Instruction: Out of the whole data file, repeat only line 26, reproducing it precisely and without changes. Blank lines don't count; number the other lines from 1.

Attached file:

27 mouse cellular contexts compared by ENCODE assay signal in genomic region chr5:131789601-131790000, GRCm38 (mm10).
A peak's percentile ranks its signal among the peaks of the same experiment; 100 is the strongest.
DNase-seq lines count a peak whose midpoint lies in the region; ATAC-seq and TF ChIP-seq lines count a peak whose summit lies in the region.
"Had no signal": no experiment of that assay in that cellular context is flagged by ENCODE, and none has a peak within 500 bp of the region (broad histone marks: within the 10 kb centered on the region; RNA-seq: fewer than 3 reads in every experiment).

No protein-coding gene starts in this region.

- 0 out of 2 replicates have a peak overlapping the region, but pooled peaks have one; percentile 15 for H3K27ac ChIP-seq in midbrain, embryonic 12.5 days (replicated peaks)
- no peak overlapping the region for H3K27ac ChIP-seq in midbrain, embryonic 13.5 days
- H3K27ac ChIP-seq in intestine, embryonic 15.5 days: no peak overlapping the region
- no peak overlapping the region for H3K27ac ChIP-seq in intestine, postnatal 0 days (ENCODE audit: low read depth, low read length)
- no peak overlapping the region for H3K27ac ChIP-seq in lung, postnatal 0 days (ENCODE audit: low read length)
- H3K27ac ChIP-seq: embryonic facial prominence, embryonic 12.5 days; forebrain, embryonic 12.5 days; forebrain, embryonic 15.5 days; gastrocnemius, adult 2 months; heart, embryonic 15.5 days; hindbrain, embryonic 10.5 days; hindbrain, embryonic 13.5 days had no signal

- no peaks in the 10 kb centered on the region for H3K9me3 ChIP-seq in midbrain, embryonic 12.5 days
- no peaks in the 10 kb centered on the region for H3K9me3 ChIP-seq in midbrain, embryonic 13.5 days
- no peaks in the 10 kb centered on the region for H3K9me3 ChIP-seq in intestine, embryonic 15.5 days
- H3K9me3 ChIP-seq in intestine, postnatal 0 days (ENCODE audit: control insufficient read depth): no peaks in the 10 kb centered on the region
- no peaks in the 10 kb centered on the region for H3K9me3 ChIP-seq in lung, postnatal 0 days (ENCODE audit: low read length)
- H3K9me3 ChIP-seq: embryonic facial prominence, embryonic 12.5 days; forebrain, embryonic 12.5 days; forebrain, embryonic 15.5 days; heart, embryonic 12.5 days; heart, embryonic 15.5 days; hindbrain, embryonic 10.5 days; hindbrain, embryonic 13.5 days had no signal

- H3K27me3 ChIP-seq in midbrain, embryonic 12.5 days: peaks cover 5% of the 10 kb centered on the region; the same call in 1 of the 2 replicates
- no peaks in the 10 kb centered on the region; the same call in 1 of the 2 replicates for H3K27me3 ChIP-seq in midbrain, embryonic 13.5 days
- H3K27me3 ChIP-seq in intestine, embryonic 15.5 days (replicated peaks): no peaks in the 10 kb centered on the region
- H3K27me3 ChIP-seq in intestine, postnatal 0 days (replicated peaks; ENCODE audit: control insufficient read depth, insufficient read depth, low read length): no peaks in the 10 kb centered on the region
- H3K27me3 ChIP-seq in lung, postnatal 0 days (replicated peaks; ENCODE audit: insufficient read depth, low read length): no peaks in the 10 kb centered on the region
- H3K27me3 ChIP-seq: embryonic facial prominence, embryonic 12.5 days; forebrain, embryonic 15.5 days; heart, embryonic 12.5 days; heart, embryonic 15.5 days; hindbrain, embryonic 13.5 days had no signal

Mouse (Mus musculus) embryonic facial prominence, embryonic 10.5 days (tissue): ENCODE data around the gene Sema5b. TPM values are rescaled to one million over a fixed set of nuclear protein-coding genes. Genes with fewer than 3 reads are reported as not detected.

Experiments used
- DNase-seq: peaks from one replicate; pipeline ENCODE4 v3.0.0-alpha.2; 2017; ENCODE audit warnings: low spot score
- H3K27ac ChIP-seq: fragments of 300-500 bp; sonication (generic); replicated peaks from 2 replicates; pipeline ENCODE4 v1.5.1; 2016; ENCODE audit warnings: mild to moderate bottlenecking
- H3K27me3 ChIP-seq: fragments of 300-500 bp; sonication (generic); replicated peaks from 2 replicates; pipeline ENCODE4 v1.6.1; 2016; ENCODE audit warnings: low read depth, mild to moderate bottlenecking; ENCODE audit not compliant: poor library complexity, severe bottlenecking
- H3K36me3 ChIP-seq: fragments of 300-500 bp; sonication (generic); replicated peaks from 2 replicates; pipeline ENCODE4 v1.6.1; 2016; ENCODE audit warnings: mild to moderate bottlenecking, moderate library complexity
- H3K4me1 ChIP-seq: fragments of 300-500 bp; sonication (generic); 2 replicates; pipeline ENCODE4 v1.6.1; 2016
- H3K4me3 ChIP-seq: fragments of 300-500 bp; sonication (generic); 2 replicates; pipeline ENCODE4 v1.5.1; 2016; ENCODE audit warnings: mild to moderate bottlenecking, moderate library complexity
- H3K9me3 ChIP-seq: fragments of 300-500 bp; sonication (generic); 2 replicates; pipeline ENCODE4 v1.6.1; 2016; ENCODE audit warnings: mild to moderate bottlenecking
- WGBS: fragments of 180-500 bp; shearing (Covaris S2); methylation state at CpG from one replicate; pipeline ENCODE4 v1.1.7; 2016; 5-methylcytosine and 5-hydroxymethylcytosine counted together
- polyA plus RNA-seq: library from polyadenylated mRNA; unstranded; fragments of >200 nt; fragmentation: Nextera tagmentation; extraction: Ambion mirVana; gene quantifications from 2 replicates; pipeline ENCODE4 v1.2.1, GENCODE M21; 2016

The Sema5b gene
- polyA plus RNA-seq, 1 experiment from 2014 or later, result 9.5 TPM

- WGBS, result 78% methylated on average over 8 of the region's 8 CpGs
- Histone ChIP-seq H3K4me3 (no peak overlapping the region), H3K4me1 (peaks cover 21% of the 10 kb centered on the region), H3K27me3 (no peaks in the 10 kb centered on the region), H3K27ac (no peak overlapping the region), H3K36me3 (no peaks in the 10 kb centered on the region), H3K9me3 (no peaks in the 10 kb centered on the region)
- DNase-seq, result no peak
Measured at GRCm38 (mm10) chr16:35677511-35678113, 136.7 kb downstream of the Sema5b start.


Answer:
- DNase-seq: peaks from one replicate; pipeline ENCODE4 v3.0.0-alpha.2; 2017; ENCODE audit warnings: low spot score